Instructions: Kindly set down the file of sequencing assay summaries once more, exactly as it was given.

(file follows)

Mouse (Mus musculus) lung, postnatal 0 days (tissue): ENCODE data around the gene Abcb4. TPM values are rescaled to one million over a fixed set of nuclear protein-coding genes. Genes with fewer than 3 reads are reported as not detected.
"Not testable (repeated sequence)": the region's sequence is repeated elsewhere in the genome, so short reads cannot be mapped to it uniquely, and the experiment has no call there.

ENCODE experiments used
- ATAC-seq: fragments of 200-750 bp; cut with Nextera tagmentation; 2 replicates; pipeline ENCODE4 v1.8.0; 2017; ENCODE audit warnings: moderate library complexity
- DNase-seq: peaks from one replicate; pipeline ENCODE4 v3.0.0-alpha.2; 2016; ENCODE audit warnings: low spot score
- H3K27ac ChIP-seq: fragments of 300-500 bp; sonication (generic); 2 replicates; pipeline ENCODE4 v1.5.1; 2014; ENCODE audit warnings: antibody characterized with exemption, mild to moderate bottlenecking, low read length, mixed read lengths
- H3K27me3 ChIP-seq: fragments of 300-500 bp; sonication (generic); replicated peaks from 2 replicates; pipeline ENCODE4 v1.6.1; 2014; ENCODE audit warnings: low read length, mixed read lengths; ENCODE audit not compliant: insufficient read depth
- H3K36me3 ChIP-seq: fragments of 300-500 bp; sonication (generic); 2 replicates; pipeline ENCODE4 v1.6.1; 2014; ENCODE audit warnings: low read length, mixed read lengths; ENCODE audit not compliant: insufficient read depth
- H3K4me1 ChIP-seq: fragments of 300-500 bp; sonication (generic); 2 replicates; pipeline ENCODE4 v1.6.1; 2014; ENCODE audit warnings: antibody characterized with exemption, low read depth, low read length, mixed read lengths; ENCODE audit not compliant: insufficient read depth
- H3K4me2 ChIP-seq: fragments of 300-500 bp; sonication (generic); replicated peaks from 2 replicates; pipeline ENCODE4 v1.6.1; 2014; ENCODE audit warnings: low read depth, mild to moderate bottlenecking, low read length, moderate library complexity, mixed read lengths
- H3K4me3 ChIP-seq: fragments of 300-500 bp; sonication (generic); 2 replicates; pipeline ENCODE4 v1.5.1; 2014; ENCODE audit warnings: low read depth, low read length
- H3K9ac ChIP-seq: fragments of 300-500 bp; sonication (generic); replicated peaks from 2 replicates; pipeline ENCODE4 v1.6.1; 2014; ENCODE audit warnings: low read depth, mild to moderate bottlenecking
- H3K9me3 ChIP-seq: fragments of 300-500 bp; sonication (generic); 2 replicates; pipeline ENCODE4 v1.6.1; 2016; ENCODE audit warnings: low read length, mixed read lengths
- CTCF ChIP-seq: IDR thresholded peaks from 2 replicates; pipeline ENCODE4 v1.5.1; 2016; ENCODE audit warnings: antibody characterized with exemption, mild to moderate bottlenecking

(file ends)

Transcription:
Mouse (Mus musculus) lung, postnatal 0 days (tissue): ENCODE data around the gene Abcb4. TPM values are rescaled to one million over a fixed set of nuclear protein-coding genes. Genes with fewer than 3 reads are reported as not detected.
"Not testable (repeated sequence)": the region's sequence is repeated elsewhere in the genome, so short reads cannot be mapped to it uniquely, and the experiment has no call there.

ENCODE experiments used
- ATAC-seq: fragments of 200-750 bp; cut with Nextera tagmentation; 2 replicates; pipeline ENCODE4 v1.8.0; 2017; ENCODE audit warnings: moderate library complexity
- DNase-seq: peaks from one replicate; pipeline ENCODE4 v3.0.0-alpha.2; 2016; ENCODE audit warnings: low spot score
- H3K27ac ChIP-seq: fragments of 300-500 bp; sonication (generic); 2 replicates; pipeline ENCODE4 v1.5.1; 2014; ENCODE audit warnings: antibody characterized with exemption, mild to moderate bottlenecking, low read length, mixed read lengths
- H3K27me3 ChIP-seq: fragments of 300-500 bp; sonication (generic); replicated peaks from 2 replicates; pipeline ENCODE4 v1.6.1; 2014; ENCODE audit warnings: low read length, mixed read lengths; ENCODE audit not compliant: insufficient read depth
- H3K36me3 ChIP-seq: fragments of 300-500 bp; sonication (generic); 2 replicates; pipeline ENCODE4 v1.6.1; 2014; ENCODE audit warnings: low read length, mixed read lengths; ENCODE audit not compliant: insufficient read depth
- H3K4me1 ChIP-seq: fragments of 300-500 bp; sonication (generic); 2 replicates; pipeline ENCODE4 v1.6.1; 2014; ENCODE audit warnings: antibody characterized with exemption, low read depth, low read length, mixed read lengths; ENCODE audit not compliant: insufficient read depth
- H3K4me2 ChIP-seq: fragments of 300-500 bp; sonication (generic); replicated peaks from 2 replicates; pipeline ENCODE4 v1.6.1; 2014; ENCODE audit warnings: low read depth, mild to moderate bottlenecking, low read length, moderate library complexity, mixed read lengths
- H3K4me3 ChIP-seq: fragments of 300-500 bp; sonication (generic); 2 replicates; pipeline ENCODE4 v1.5.1; 2014; ENCODE audit warnings: low read depth, low read length
- H3K9ac ChIP-seq: fragments of 300-500 bp; sonication (generic); replicated peaks from 2 replicates; pipeline ENCODE4 v1.6.1; 2014; ENCODE audit warnings: low read depth, mild to moderate bottlenecking
- H3K9me3 ChIP-seq: fragments of 300-500 bp; sonication (generic); 2 replicates; pipeline ENCODE4 v1.6.1; 2016; ENCODE audit warnings: low read length, mixed read lengths
- CTCF ChIP-seq: IDR thresholded peaks from 2 replicates; pipeline ENCODE4 v1.5.1; 2016; ENCODE audit warnings: antibody characterized with exemption, mild to moderate bottlenecking